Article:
Smart Rendering is a "workflow" to export files 20 times faster by using your preview files to assist the export.
Changing Sequence Settings for smart rendering
Set up a "Custom" sequence setting to use for your footage, ideally before editing—but you can do so after you've gotten an edit going too.
Editing and rendering previews
Edit as you normally would but render the preview files as you go. Every time you walk away from the computer, render the timeline. You should see much better performance while editing in most cases since you're now editing with an intermediate codec in these rendered “green bar” sections. If you've already transcoded these files to ProRes or the like, these sections won't require a render (no bar).
Exporting a master
Now comes the export process. Render the timeline first from In to Out. If you've been rendering as you go, it should not take long.
Creating a file for YouTube or Broadcast
Even though there is some investment in time (and drive space) in rendering previews up front, there are lots of advantages to exporting files using this technique. Please try it and see if it helps improve export times.odd
Tip: Transcoding footage to a smart rendering codec before the editing process even begins can really speed up the export process by conforming odd frame rates, and frame sizes (especially, those served up by mobile devices). Other items can be added like a LUT for a one light color grade, or a watermark intended for social media. If you want to save even more time, acquire footage in one of these codecs at the shoot by using higher end cameras (or recorders like those from Atomos) right at the video shoot. Editing with this footage is also preferable since it is much more performant.
One of the advantages of shooting in 4k when mastering and delivering in 1080 is that you can zoom in, animate, reframe your material without losing any quality. If you transcode to 1080 before editing you'll lose this ability... Otherwise this is great advice.
Hey, good comment, mgrenadier. I usually keep my 4K transcodes at full raster for reframing purposes, then just render them back to ProRes in the Timeline. I should have make that clearer. Thank you!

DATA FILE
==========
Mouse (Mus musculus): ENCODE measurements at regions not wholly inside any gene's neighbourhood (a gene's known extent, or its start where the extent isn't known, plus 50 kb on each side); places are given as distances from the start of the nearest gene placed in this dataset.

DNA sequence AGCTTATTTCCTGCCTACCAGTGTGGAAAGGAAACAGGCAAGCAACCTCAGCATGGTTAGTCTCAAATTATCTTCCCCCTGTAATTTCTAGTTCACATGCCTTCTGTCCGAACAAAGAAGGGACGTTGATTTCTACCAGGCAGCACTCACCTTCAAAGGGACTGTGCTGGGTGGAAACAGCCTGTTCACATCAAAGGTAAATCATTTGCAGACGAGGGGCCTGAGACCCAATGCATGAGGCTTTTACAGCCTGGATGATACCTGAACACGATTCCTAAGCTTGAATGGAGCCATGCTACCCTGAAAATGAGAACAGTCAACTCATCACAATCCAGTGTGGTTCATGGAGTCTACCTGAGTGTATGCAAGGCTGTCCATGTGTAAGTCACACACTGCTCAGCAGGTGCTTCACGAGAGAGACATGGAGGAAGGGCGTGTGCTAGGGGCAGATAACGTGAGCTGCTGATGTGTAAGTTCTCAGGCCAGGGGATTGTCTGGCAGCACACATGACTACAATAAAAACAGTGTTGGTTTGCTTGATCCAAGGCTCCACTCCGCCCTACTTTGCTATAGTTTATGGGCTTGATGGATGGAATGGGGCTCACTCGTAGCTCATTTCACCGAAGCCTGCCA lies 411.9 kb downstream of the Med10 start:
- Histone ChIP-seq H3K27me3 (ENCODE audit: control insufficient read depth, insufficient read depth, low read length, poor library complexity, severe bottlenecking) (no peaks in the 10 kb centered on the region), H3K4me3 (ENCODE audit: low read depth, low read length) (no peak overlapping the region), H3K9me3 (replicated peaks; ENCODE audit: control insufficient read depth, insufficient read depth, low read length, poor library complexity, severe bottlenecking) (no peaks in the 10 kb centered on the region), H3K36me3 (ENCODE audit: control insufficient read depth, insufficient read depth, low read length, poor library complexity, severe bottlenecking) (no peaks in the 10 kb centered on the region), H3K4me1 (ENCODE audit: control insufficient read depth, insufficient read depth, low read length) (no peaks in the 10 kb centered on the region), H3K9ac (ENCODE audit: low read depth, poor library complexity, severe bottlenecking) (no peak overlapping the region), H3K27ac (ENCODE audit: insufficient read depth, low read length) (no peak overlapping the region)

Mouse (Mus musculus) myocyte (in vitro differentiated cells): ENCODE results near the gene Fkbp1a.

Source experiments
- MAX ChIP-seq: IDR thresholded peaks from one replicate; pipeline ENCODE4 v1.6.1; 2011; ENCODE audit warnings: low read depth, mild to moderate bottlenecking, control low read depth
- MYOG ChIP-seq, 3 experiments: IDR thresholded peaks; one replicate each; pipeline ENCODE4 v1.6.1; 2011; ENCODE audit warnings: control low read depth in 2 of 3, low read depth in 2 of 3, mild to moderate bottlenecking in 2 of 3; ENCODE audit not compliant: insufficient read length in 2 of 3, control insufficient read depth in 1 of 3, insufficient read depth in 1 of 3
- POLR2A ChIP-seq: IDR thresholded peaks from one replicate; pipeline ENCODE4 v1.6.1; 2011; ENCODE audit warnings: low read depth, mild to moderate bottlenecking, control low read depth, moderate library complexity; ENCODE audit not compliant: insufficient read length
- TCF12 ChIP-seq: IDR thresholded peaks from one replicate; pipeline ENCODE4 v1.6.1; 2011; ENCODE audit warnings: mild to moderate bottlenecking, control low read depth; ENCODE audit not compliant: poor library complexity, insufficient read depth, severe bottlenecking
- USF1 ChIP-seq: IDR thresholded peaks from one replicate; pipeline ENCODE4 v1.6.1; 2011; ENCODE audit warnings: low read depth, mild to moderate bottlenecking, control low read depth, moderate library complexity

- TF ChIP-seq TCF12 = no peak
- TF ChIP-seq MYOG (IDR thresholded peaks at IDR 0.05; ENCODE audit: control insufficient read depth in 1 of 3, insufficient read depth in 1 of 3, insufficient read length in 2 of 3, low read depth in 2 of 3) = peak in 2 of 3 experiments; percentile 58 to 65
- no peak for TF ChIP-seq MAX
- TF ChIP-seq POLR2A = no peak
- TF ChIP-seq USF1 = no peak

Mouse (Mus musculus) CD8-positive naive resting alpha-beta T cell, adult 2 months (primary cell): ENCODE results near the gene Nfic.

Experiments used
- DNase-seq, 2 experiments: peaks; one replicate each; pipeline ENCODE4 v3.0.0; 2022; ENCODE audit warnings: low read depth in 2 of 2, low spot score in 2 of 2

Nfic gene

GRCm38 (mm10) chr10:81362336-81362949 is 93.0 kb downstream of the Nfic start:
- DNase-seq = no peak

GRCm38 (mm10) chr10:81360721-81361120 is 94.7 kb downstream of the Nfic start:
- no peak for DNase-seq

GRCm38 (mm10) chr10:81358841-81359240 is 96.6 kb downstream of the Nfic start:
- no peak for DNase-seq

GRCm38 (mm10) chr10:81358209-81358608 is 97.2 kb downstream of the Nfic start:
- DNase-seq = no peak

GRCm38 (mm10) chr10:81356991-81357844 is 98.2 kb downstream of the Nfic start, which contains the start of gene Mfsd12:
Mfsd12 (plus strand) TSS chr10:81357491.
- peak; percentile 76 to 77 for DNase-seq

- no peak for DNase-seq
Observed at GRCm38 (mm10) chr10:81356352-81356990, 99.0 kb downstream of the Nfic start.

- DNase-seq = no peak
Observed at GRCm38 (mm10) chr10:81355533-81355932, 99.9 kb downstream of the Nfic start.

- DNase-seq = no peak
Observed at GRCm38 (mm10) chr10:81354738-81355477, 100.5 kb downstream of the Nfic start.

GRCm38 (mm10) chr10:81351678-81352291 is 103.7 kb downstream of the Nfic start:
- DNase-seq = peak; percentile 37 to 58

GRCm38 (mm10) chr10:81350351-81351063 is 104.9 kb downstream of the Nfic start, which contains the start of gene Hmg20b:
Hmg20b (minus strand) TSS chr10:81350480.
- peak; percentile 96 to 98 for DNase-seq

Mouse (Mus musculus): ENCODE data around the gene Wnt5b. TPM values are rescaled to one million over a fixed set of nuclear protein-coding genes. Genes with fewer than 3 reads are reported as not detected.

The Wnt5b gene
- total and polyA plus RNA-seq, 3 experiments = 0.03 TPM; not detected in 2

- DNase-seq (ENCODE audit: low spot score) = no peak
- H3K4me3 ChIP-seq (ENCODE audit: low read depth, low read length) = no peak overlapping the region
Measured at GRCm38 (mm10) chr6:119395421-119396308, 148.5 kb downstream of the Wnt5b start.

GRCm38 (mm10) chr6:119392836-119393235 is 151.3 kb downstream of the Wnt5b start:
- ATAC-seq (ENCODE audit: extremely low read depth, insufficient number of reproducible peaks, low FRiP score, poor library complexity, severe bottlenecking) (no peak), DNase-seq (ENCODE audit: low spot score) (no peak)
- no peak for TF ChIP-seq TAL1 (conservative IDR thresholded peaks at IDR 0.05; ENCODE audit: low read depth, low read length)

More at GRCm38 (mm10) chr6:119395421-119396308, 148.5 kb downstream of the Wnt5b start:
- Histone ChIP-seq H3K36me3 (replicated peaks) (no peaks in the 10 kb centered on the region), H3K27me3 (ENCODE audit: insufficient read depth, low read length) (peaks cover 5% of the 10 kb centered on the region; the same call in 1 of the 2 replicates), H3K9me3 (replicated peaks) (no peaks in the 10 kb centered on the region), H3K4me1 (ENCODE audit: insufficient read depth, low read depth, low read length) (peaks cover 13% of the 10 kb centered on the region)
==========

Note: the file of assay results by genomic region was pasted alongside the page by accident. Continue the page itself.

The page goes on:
By the way, these techniques are not widely known and I'm experimenting with better and faster workflows, especially for social media.
Let's keep this conversation going. Cheers.
This has been fantastic. However I chose the DN720 for my codec (probably where I went wrong) And this exported a .MXF file. I then open Media Encoder to encode it to MP4 720p and the file exports really quick, but the file can't be opened, with various numbers as the extension in the file. What have I done wrong?
In my experience, MXF files can be tricky to work with.
Try bringing your exported mxf file back in to premiere. If that works, you should be able to export this file to another more usable format... but there might be some loss in quality in this workflow so have a close look at the resulting file.
You might need to change your preview format in your sequence settings which of course will eliminate your time savings in this case but should help going forward...
Thanks for your remarks. I am a new Premiere Pro 2020 user, and when Adobe Media Encoder comes up, I see the files in blue but there's no start button, which I'm hearing I should see. It must be something simple or I wouldn't ask. Thanks, Jed [personal info deleted by mod]
(I am also not pleased by the Mac Pro 2019)
i used it for short clips that was good but for long ones dosn't differ a lot (i guess the system causes this )
i was thinking if i set sequence setting matching the source then check preview and use match source setting in export (h.264) it should be faster as it doesnt change the source a lot
is it possible to set preview setting match ...?
and do you think it is faster ?
H.264 export with hardware encoding (and decoding) is way faster these days, so Hardware Encoding is almost as fast for a one off export. A ProRes export comes in handy for producing multiple exports faster, though.
Smart rendering is also a secret weapon for doing 4K with underpowered systems. A lot of people are in this predicament right now and will be using smart rendering for that purpose, not rendering speed.
September of 2021: Update on Smart Rendering
I think it's still a valuable technique to know and use for many situations, especially those that are having trouble with their exports.
Smart Rendering vs. Hardware Encoding in 2021
If you have a newer Intel CPU that features smart rendering and a GPU that supports hardware encoding, with H.264 fooage, an export which uses "Hardware Encoding" and 1 pass VBR may be fast enough to be satisfactory for most editors.
You may wish to do a speed test between the H.264 and the ProRes (or what have you) to see if there is any advantage using one workflow over the other.